Windows 8 fell further behind the pace of Windows Vista's uptake last month, a metric company said today, even as usage share of the new operating system continued to slowly climb.
Statistics from Net Applications showed that Windows 8's January share was 2.5 percent of all Windows PCs, up from December's 1.9 percent. When what the analytics firm tagged as "touch" for Windows 8 and Windows RT were added, the January total rose slightly to 2.6 percent.
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Because Net Applications measures operating system usage share by tallying unique visitors to websites, the "touch" numbers reflected browsers -- overwhelmingly IE10 (Internet Explorer 10) -- run from the user interface once named "Metro" on Windows 8 and Windows RT.
Even so, Windows 8 share lagged behind the 3.3 percent share that Vista scored after its third full month of availability. In fact, last month's seven-tenths of a point gap between the two was more than double the difference of three-tenths of a point in December, indicating that Windows 8 is not only not matching Vista's pace, but failing further behind.
Windows 8's inability to match Vista's usage, first seen last month, is an ill omen for Microsoft's new operating system. Vista has been pegged a failure -- Microsoft itself has not bothered to mention the OS for years -- because of its lackluster adoption. Associations with that flop, rather than with the triumphs of Windows XP and Windows 7, increasingly paint Windows 8 as a failure thus far.
Another troubling sign for Windows 8 is that its gains month-by-month have slowed slightly since its release. In January, for example, Windows 8 grew by a smaller amount than it did in either November or December 2012.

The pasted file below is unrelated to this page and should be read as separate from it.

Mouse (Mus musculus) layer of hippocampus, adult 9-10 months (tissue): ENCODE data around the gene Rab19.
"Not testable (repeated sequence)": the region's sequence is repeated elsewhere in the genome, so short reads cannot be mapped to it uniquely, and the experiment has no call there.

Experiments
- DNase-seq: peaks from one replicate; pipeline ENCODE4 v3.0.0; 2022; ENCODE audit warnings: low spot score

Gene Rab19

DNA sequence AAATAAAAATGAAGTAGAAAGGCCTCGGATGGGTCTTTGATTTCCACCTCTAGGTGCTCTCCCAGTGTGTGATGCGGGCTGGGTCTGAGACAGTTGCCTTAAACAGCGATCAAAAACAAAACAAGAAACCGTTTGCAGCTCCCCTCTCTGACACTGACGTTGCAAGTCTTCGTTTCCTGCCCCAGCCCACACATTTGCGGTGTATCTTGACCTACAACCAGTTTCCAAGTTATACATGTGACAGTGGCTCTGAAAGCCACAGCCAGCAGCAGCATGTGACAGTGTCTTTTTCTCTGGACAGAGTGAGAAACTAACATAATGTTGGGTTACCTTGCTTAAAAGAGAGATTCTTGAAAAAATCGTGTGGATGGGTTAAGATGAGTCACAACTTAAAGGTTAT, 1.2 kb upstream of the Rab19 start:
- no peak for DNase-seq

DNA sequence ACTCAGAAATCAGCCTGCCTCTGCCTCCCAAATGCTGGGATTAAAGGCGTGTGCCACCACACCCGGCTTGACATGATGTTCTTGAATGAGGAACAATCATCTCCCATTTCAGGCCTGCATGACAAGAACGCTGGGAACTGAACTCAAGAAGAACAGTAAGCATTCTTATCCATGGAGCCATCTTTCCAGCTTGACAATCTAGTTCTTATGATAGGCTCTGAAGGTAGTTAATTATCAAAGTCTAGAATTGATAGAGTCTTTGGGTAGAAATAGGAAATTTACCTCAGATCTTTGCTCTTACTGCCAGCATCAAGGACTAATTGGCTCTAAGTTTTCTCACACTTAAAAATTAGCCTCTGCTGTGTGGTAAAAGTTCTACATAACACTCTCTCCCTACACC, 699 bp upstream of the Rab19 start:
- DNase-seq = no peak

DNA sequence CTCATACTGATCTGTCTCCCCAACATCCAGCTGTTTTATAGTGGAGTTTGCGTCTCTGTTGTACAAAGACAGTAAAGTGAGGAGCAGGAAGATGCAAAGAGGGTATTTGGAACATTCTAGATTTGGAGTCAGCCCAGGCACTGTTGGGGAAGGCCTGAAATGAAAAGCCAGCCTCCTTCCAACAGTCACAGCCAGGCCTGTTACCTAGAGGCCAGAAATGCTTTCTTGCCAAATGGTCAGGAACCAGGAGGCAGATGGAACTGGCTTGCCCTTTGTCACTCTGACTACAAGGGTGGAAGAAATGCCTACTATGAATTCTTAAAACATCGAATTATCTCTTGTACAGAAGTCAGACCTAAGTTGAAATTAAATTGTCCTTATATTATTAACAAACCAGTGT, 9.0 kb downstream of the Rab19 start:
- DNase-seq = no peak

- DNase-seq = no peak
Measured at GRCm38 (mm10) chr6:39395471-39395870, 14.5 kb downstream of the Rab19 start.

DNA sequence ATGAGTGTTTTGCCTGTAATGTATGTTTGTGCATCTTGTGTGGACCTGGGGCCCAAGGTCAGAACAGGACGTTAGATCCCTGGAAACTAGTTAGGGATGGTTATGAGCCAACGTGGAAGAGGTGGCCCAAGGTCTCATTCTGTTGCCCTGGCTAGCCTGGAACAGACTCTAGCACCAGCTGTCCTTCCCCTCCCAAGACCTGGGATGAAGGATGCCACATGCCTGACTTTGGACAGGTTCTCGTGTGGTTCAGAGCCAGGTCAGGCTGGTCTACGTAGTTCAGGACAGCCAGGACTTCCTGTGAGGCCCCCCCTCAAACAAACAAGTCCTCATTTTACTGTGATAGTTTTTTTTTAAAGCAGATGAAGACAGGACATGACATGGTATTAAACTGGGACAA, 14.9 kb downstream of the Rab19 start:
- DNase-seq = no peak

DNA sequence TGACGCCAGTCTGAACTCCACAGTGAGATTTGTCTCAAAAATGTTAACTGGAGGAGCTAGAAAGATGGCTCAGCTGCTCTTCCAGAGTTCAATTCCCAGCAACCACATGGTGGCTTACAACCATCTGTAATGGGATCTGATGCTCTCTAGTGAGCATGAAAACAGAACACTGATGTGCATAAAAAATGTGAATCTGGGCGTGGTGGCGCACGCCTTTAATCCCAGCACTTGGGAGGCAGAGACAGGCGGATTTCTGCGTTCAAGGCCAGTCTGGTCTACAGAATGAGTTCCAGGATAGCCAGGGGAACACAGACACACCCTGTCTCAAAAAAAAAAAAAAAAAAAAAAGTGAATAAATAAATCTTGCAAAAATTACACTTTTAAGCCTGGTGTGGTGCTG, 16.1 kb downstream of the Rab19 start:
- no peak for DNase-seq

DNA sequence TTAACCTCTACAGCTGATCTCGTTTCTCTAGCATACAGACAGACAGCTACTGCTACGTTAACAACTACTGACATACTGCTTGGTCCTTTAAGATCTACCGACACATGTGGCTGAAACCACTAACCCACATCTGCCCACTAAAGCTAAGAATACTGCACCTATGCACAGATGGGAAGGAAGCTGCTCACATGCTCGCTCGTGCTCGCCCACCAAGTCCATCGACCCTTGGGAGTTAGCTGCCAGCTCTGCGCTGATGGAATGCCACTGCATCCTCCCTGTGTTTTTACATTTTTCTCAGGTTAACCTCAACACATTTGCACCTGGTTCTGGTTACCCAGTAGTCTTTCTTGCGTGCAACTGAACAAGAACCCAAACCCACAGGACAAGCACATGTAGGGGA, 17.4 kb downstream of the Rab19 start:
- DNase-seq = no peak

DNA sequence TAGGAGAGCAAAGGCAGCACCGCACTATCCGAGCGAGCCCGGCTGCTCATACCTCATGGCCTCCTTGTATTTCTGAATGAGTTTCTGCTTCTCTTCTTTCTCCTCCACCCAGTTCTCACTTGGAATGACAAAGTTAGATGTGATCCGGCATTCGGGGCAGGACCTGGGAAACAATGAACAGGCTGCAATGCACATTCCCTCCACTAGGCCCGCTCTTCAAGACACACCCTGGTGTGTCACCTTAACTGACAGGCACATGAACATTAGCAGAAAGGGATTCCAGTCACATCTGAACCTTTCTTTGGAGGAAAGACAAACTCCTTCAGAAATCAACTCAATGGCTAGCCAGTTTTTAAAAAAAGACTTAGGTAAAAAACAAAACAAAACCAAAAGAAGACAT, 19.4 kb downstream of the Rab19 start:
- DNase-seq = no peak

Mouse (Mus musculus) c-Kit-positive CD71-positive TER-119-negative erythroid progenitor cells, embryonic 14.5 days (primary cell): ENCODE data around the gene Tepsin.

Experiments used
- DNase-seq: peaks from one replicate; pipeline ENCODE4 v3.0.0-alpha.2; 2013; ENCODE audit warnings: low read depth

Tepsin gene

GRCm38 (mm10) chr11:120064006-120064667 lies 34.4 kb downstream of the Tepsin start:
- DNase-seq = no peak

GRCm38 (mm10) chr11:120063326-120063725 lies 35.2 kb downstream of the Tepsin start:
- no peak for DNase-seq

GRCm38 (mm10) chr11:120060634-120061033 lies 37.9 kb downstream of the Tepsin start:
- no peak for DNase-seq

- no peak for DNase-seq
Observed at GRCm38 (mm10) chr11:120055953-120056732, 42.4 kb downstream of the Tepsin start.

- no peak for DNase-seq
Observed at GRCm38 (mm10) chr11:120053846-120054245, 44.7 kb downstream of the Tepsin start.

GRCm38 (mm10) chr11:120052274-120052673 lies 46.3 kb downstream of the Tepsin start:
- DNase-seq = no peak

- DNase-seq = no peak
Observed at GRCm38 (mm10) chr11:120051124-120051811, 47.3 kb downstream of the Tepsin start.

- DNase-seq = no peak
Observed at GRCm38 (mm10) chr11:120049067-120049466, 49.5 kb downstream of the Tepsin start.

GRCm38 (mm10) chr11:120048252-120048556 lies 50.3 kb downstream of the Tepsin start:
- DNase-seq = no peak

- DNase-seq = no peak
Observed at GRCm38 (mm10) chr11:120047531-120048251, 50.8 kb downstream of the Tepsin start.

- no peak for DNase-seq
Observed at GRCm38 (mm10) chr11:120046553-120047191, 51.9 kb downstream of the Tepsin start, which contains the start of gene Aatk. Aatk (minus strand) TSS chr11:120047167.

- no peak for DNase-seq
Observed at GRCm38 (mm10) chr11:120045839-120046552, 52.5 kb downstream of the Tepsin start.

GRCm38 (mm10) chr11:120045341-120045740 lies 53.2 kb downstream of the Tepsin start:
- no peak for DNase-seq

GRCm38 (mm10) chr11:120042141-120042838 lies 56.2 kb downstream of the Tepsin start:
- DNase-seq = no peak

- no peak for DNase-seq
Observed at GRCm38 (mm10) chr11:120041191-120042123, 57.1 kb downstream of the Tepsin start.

On the brighter side, the operating system has increased not only month by month, but within January, week by week. During the week ending Jan. 26, for instance, Windows 8 recorded a usage share of 2.7 percent of all Windows systems, up from the previous weeks' 2.4 percent and 2.2 percent.
But Windows 8's prospects remain extremely dim when compared with Windows 7. By the end of Windows 7's third month of availability, the 2009 edition powered 8.2 percent of all Windows machines, or more than three times Windows 8's current share.
Microsoft has maintained that sales of Windows 8 licenses have matched those of Windows 7 at the same point in its release cycle. But Net Applications' numbers are at odds with that claim.
Some analysts have speculated that while Microsoft has sold approximately the same number of Windows 8 licenses as it did of Windows 7, the PCs associated with many of those licenses languish in OEM and retailer inventories, preventing them from being counted by Net Applications. Another possible explanation: Some who purchased a Windows 8 PC, with its Windows 8 license, have subsequently applied downgrade rights to run the older Windows 7.